On p. 958 we hear that keeping the Law, for Paul, now means, in the case of Christians– “confessing Jesus as lord, and believing that the one God raised him from the dead”. No, that is not what Paul means by keeping the Law. And while we are at it, the Law of Christ has to do with ethics, behavior, not specifically with confessions of faith, though of course that too is a right and righteous act. We will say more on this when Tom says more about the Law.

On p. 959 we have an interesting statement– while he is asserting that first, the Spirit works through the proclamation of the Gospel, he adds in note 521 “Paul, of course, reaches back behind this ‘first’ to the ancient Hebrew notion of the divine foreknowledge and plan (Rom. 8.28f.), but he never spells out how he understands these.” Would that more Reformed scholars were as reticent to spell it out for Paul, as Tom, thus far, in this huge tome, has been. I’m thankful Tom says things like this. If even Paul doesn’t spell this out, why should we feel free to add to his words, and thereby stand in danger of badly misinterpreting them. He goes on however to add that justification, that declared status is the basis for the assurance of final salvation and the assurance of membership in the covenant family.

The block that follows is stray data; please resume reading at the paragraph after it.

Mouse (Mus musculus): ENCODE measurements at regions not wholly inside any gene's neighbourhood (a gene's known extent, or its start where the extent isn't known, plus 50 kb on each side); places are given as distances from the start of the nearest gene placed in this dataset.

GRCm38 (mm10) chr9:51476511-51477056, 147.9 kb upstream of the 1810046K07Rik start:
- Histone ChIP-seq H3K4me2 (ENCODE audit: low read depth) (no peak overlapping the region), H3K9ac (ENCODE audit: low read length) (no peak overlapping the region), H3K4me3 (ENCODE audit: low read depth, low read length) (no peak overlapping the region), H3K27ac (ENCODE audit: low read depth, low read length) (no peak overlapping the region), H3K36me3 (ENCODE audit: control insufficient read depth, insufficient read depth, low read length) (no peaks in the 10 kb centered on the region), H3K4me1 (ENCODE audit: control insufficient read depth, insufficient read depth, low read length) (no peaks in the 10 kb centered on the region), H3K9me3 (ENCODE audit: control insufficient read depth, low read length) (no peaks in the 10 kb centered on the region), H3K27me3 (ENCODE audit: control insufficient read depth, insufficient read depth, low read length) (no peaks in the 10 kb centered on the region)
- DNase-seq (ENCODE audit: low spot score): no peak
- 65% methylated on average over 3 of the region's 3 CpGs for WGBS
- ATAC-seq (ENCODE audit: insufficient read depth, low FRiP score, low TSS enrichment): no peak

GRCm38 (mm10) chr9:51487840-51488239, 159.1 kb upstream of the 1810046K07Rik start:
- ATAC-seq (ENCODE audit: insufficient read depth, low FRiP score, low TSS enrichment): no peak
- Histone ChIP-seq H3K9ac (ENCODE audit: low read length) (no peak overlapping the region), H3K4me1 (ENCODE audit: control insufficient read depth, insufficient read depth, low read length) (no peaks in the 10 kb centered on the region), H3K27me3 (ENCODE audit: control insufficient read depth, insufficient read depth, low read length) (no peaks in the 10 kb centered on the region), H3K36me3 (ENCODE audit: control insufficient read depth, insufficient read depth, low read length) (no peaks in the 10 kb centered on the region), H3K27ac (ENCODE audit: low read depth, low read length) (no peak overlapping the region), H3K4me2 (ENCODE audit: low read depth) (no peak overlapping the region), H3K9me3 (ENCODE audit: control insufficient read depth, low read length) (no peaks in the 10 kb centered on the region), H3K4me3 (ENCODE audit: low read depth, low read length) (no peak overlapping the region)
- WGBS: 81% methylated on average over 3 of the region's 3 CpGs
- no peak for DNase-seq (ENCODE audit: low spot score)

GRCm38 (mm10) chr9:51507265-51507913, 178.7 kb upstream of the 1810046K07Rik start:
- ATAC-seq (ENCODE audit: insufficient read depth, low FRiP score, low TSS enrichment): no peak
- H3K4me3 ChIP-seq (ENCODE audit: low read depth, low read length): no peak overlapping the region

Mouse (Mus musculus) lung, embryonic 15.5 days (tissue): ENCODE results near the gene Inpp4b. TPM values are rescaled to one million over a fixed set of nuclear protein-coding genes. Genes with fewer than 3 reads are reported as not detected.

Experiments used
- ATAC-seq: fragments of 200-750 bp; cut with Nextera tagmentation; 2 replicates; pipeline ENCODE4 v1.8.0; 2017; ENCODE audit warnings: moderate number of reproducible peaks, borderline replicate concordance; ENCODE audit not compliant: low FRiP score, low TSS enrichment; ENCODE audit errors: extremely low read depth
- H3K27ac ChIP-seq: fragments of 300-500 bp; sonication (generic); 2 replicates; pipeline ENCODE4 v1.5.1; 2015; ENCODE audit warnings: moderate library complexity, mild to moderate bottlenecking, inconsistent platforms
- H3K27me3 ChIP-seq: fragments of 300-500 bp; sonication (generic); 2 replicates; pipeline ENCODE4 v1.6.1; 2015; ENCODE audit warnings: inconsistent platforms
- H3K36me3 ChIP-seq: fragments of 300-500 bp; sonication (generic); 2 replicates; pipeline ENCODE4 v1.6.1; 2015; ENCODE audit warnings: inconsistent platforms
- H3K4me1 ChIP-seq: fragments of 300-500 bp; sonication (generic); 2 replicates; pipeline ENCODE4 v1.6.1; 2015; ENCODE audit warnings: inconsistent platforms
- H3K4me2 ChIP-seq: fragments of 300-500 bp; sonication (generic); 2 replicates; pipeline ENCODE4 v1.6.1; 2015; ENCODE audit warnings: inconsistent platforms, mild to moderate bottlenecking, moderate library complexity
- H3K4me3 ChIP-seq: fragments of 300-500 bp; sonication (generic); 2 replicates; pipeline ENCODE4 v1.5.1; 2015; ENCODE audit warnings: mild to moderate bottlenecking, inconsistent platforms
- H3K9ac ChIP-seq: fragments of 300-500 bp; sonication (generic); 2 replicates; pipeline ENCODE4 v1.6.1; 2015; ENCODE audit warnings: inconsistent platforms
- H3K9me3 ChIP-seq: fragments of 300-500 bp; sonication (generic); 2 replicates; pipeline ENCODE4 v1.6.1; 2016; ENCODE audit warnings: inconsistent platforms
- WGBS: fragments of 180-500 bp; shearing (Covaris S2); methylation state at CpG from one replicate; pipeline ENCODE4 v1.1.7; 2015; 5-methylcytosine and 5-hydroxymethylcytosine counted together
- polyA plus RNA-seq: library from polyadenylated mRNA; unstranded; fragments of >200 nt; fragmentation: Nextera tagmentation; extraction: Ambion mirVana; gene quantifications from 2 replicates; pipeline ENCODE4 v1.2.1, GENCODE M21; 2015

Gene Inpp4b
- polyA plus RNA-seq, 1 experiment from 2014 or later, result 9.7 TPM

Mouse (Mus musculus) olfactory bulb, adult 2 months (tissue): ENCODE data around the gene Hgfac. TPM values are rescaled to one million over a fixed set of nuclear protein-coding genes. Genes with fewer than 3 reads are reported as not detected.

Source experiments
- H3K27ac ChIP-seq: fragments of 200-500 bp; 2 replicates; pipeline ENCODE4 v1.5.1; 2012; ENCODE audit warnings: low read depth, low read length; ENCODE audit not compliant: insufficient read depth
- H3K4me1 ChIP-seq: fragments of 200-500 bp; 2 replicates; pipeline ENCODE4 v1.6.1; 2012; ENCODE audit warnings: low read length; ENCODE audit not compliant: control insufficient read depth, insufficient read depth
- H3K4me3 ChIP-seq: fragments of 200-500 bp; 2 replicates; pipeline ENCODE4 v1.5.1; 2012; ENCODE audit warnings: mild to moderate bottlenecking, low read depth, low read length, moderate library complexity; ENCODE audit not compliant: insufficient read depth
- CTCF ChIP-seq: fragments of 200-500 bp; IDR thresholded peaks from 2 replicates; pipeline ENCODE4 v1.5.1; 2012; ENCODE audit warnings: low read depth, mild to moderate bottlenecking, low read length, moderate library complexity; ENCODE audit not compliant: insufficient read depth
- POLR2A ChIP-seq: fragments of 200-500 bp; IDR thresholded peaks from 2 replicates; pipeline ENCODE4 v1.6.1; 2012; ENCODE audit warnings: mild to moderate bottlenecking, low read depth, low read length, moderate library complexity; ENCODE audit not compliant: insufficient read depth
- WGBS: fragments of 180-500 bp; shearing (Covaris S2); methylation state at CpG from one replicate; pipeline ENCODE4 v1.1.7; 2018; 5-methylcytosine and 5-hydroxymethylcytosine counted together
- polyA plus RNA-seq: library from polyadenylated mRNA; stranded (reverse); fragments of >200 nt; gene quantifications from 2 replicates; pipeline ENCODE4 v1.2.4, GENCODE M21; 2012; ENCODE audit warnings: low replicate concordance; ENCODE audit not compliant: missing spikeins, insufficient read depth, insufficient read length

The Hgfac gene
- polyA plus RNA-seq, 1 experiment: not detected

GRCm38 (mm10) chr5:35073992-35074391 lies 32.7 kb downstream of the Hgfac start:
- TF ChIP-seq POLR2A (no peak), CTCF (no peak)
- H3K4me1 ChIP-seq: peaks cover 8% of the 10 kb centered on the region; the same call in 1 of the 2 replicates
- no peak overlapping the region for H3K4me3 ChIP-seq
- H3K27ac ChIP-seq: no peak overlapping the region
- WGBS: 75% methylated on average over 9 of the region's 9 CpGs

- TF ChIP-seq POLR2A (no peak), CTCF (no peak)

It is helpful that Tom keeps summarizing and combining his main points, and on p. 960 we have another such helpful summary— “Justification is the divine declaration, creating the new status of ‘righteous’ ‘adopted child’ because of which the believer can move forward in the Christian pilgrimage. At every stage it utterly presupposes the one off decisive work of the Messiah; at every stage it utterly requires the work of the Spirit. This is the beating heart of redefined election.”

On p. 962 Tom says “Baptism does outwardly and visibly… what justification says. Justification is the declaration made by the one God himself; baptism makes that divine word tangible and visible. Baptism, like justification, points back firmly to the death and resurrection of Jesus as the ground and means of the single divine saving action.”